Some traditional materials have been acquired to provide a minimum of shelter. Some IDPs have settled down inside the ruins of burnt buildings. In general, shelters do not have roofing and thus do not provide any protection from neither the sun nor, shortly, the rain. There is no space for privacy or division of space according to gender, and there is no physical protection from the outside.
7. WATER AND SANITATION - UNICEF
Water is obtainable only at two Wadis located some 4 – 500 metres from the IDP location. There is one hand dug well closer to the IDP setting but it provides insufficient levels. The need for fetching water away from the setting forces IDPs to pass Jenjaweed and GoS police, who continue to harass and abuse the IDPs when performing their chores. There are no water resources inside the IDP setting itself.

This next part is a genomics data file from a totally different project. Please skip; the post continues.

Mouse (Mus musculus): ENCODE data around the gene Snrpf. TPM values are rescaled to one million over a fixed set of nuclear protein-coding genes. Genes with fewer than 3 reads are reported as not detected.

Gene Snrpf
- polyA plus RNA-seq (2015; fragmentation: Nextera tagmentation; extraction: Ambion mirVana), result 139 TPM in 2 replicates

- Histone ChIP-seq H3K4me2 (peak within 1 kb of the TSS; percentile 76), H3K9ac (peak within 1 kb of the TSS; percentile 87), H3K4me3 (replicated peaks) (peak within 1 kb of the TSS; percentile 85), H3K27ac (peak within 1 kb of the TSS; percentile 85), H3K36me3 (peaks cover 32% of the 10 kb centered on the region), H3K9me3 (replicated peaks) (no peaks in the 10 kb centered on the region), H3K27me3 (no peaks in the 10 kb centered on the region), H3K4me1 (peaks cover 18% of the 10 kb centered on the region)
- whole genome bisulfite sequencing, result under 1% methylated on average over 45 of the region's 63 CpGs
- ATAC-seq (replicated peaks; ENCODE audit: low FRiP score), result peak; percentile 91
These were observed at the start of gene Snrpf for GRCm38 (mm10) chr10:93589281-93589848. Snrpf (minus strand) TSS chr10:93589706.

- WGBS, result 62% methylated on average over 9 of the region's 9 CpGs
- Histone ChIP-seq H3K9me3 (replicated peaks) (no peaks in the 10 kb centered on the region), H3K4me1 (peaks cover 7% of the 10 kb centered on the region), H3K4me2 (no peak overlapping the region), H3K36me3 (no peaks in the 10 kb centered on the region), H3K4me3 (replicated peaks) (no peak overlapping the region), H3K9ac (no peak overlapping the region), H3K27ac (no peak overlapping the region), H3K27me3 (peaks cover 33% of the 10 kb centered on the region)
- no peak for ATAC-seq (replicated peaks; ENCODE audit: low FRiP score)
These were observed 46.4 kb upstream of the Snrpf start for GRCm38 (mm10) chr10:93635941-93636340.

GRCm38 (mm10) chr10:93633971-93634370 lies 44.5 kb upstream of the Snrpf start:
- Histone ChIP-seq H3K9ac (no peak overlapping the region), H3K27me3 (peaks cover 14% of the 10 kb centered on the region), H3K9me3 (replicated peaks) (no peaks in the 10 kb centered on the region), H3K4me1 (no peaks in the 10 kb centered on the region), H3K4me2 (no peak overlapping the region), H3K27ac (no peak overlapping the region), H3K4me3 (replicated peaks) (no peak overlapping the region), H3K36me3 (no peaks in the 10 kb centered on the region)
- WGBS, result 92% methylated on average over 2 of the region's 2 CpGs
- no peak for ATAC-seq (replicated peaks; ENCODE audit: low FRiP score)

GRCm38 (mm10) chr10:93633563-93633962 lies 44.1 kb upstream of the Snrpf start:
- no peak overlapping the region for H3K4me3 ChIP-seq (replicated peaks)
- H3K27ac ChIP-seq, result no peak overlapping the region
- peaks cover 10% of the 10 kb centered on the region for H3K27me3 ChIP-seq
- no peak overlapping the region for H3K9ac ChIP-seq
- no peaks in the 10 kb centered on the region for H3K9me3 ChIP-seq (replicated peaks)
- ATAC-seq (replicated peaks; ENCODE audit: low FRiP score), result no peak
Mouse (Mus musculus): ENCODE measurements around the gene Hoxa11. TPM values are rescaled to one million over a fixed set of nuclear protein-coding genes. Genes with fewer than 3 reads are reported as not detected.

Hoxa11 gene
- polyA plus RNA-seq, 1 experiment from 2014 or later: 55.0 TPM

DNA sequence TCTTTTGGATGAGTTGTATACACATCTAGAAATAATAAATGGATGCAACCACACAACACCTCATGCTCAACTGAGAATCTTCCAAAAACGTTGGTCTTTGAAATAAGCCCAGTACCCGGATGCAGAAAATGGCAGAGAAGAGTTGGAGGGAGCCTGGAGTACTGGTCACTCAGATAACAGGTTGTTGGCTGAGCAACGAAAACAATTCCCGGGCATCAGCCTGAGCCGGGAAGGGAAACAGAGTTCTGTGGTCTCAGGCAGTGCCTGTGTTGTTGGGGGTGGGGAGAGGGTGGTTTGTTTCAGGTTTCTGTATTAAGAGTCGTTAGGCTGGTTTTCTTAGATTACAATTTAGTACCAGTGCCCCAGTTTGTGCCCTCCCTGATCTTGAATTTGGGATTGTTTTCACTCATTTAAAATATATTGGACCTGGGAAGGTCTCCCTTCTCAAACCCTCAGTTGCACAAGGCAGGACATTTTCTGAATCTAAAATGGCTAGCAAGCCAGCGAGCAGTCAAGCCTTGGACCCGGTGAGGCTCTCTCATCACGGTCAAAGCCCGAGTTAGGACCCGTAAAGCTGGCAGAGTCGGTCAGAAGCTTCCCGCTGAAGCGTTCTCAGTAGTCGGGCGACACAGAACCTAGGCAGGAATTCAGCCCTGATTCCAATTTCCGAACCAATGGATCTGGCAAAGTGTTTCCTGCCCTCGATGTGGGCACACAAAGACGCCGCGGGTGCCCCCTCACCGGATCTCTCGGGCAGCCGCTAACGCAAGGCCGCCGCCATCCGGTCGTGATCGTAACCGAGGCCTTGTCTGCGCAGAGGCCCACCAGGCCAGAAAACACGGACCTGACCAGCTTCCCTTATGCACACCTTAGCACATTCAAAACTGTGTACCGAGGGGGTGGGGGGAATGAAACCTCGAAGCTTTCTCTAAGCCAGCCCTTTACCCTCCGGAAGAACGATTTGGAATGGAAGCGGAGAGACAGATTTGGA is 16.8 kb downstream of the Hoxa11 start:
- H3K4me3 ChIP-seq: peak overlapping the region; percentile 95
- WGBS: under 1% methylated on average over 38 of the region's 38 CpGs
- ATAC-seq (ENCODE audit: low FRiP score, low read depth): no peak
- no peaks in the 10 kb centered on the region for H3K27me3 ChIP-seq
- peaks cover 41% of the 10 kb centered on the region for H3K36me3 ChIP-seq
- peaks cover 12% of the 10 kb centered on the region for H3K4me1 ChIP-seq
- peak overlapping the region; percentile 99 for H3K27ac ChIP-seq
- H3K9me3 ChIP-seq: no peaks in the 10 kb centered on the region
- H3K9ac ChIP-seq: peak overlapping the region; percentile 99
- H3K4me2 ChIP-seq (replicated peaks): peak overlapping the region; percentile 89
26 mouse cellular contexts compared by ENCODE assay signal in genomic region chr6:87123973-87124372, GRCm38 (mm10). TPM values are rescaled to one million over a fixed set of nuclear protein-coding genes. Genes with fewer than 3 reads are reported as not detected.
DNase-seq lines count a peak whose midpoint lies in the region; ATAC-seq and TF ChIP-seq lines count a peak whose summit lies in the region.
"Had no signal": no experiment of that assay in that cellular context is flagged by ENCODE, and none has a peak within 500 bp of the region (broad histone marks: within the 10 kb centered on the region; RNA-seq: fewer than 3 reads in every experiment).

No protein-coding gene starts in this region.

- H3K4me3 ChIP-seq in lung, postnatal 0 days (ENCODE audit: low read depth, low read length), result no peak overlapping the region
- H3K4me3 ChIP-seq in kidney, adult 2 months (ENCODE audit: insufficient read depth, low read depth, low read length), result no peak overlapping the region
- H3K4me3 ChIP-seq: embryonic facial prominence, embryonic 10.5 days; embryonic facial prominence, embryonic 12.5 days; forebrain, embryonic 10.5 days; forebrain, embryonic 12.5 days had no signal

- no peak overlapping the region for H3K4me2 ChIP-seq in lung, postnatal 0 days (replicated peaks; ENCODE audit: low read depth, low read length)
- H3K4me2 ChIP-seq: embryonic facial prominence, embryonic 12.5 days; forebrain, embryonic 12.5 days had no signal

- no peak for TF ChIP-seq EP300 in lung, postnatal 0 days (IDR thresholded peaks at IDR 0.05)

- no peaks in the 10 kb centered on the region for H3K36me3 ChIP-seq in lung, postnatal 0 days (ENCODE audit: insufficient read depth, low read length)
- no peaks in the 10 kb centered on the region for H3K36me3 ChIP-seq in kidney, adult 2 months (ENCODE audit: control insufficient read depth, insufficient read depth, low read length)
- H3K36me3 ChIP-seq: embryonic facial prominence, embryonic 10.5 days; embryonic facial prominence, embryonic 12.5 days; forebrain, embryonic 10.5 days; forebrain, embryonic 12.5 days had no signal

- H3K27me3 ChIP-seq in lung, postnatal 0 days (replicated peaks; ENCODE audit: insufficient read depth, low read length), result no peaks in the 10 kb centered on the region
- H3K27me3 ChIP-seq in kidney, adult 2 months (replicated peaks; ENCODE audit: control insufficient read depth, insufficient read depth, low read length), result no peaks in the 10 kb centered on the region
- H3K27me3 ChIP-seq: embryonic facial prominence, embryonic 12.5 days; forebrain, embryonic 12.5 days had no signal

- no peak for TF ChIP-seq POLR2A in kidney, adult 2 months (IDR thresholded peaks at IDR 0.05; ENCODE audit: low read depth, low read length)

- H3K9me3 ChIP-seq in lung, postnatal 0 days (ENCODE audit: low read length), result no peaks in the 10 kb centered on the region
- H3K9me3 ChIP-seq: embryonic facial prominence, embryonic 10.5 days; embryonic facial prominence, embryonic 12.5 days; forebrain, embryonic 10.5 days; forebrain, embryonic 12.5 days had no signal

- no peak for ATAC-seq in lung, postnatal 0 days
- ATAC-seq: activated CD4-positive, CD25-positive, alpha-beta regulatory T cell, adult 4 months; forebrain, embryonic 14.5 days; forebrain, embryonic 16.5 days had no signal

The sanitary situation is exceptionally poor, with no latrines inside the area where the IDPs are settled. Due to the security risk of venturing away from the site, months of open defecation have taken place within the area of residence, amassing great amounts of feces in the areas where IDPs live, eat and sleep, with the predictable array of health hazards, as well as a constant strong smell of excrement. Once the rains start, this area will become highly susceptible to diseases.
With less than minimum water supplies available, the hygienic conditions of both the location itself, as well as its inhabitants are outrageous. Children suffering from malnutrition, diarrhea, dehydration and other symptoms of the conditions under which they are being held live in filth, directly exposed to the sun.
Recommendations for these two sectors stand in agreement with the overall recommendations of the team:
The the GoS must immediately relocate this group and that no assistance, reconstruction nor emergency, should be provided to the location due to the failure of the GoS to provide any security to the IDP caseload confined in the location.
8. EDUCATION – UNICEF